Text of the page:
History of New Hampshire

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New Hampshire is a state located in the New England region of the northeastern United States. New Hampshire was one of the Thirteen Colonies that revolted against British rule in the American Revolution.

Founding: 17th century–1775[edit]

Fort William and Mary in 1705

The colony that became the state of New Hampshire was founded on the division in 1629 of a land grant given seven years previously by the Council for New England to Captain John Mason and Sir Ferdinando Gorges (who founded Maine). The colony was named New Hampshire after the English county of Hampshire, one of the first Saxon shires. Hampshire was itself named after the port of Southampton, which was known previously as simply "Hampton".

New Hampshire was first settled by Europeans at Odiorne's Point in Rye (near Portsmouth) by a group of fishermen from England under David Thompson[1] in 1623, just three years after the Pilgrims landed at Plymouth. The settlers built a fort, manor house and other buildings, some for fish processing, on Flake Hill. They called the settlement Pannaway Plantation. In 1623 the English explorer Christopher Levett, an associate of Gorges and a member of the Council for New England, wrote of visiting Thomson at his Pannaway Plantation.[2][3][4] Early historians believed the first native New Hampshirite, John Thompson, was born there; later he was found to have been baptised at St. Andrew's Parish in Plymouth, England in 1619.[5]

David Thompson had been sent by Mason, to be followed a few years later by Edward and William Hilton. They led an expedition to the vicinity of Dover, which they called Northam. Mason died in 1635 without ever seeing the colony he founded. Settlers from Pannaway, moving to the Portsmouth region later and combining with an expedition of the new Laconia Company (formed 1629) under Captain Neal, called their new settlement Strawbery Banke. In 1638 Exeter was founded by John Wheelwright.

In 1631, Captain Thomas Wiggin served as the first governor of the Upper Plantation (comprising modern-day Dover, Durham and Stratham). All the towns agreed to unite in 1639, but meanwhile Massachusetts had claimed the territory. In 1641 an agreement was reached with Massachusetts to come under its jurisdiction. Home rule of the towns was allowed. In 1653 Strawbery Banke petitioned the General Court of Massachusetts to change its name to Portsmouth, which was granted.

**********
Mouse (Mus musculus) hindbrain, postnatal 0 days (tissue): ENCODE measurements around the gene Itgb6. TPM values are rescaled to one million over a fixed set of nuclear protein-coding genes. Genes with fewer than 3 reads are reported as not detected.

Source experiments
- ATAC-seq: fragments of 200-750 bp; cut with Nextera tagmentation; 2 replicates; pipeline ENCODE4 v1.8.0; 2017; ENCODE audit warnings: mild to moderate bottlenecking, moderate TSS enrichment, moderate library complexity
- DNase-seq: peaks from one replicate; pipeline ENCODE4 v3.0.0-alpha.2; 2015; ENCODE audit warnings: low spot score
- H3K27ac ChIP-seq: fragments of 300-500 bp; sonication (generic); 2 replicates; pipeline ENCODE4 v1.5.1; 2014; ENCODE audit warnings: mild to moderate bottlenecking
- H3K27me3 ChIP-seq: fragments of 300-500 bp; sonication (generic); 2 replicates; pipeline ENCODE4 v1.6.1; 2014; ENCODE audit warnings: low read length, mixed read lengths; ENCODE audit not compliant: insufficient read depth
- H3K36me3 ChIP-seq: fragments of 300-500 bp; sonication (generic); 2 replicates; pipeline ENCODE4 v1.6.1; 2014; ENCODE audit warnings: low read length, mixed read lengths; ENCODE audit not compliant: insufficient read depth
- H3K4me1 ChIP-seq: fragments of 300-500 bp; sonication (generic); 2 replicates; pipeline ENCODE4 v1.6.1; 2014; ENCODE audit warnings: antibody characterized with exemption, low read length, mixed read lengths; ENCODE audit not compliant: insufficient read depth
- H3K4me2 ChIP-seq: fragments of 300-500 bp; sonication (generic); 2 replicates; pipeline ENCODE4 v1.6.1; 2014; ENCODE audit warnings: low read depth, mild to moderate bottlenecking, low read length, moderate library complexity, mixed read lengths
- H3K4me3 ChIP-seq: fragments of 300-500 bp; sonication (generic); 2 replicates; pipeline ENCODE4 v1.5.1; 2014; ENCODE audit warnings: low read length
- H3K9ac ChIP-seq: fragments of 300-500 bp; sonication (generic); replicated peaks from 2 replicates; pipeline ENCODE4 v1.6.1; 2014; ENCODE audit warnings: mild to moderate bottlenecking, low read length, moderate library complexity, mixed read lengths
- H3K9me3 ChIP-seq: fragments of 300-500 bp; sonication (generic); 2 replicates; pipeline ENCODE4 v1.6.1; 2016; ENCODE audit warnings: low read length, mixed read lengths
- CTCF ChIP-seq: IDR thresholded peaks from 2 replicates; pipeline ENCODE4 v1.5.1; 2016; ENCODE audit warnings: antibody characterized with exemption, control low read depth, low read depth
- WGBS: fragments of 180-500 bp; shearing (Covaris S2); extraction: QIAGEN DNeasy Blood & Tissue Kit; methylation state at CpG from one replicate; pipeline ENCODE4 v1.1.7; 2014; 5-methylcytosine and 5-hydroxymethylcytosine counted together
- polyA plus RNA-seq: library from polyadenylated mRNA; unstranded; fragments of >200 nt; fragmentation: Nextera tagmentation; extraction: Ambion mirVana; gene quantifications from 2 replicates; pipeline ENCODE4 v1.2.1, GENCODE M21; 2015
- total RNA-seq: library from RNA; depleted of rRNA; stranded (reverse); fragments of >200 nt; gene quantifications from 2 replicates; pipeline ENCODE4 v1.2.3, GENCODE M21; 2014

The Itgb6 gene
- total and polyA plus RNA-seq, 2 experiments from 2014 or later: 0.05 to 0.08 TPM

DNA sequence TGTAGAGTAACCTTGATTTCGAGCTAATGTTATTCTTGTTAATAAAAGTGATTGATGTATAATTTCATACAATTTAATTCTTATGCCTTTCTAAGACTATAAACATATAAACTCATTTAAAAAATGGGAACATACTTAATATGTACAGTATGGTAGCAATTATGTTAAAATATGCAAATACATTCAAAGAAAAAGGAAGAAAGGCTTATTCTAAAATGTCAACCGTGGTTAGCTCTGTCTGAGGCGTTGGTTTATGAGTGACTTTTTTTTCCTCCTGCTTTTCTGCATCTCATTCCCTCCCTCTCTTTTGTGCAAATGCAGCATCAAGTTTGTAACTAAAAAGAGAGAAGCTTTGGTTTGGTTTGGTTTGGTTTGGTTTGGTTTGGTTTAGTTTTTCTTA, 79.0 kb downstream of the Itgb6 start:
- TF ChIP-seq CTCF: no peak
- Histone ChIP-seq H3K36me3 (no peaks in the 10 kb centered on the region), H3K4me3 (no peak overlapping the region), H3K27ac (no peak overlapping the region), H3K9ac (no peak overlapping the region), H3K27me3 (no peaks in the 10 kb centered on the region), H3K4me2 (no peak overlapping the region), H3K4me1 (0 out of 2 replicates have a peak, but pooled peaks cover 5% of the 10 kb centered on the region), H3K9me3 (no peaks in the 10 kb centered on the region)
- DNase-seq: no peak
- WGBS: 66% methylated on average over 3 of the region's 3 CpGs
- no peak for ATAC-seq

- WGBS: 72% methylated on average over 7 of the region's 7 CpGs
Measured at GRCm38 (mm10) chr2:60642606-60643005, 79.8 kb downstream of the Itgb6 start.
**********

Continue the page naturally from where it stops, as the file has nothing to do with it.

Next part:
Map showing several claims and disputed borders between 1691-1775

The relationship between Massachusetts and the independent New Hampshirites was controversial and tenuous, and complicated by land claims maintained by the heirs of John Mason. In 1679 King Charles II separated New Hampshire from Massachusetts, issuing a charter for the royal Province of New Hampshire, with John Cutt as governor. New Hampshire was absorbed into the Dominion of New England in 1686, which collapsed in 1689. After a brief period without formal government (the settlements were de facto ruled by Massachusetts) William and Mary issued a new provincial charter in 1691. From 1699 to 1741 the governors of Massachusetts were also commissioned as governors of New Hampshire.

The province's geography placed it on the frontier between British and French colonies in North America, and it was for many years subjected to native claims, especially in the central and northern portions of its territory. Because of these factors it was on the front lines of many military conflicts, including King William's War, Queen Anne's War, Father Rale's War, and King George's War. By the 1740s most of the native population had either been killed or driven out of the province's territory.